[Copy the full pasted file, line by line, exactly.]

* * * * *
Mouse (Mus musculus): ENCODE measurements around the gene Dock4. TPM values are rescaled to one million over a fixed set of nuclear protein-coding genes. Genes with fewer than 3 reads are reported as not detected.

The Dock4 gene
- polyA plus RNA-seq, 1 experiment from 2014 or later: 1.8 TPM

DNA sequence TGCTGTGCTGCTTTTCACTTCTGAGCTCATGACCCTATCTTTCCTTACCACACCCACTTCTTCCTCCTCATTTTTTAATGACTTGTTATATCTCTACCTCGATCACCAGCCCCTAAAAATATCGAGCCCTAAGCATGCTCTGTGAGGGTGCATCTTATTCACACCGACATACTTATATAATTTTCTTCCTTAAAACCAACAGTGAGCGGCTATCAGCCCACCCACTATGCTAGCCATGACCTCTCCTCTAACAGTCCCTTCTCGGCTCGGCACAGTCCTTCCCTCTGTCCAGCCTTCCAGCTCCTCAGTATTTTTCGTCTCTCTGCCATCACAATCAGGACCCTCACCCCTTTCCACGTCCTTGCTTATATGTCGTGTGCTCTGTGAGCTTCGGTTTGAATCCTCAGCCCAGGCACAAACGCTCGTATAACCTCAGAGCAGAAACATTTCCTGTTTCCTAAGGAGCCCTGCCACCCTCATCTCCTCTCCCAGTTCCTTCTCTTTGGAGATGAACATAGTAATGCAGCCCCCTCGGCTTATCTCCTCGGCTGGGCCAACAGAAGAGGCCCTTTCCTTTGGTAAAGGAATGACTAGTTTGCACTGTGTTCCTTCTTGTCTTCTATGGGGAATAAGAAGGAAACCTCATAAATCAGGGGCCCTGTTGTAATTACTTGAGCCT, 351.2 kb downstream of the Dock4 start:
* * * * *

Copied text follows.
Mouse (Mus musculus): ENCODE measurements around the gene Dock4. TPM values are rescaled to one million over a fixed set of nuclear protein-coding genes. Genes with fewer than 3 reads are reported as not detected.

The Dock4 gene
- polyA plus RNA-seq, 1 experiment from 2014 or later: 1.8 TPM

DNA sequence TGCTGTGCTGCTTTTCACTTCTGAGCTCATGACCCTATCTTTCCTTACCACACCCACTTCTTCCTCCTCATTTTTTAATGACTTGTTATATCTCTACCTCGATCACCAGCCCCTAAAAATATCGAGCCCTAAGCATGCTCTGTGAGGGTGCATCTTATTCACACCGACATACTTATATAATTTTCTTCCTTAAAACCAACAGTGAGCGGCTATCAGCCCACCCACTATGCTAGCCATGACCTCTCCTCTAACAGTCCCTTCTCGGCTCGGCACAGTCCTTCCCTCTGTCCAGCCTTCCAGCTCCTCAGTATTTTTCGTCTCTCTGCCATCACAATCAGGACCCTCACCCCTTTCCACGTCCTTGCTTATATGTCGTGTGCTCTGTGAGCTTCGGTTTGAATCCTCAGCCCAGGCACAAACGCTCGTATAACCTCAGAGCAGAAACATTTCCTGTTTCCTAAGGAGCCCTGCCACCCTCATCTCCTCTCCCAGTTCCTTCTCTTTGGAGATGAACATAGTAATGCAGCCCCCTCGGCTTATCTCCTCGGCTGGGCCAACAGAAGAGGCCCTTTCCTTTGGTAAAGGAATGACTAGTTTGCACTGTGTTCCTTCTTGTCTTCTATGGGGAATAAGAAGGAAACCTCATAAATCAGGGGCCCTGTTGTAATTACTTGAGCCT, 351.2 kb downstream of the Dock4 start: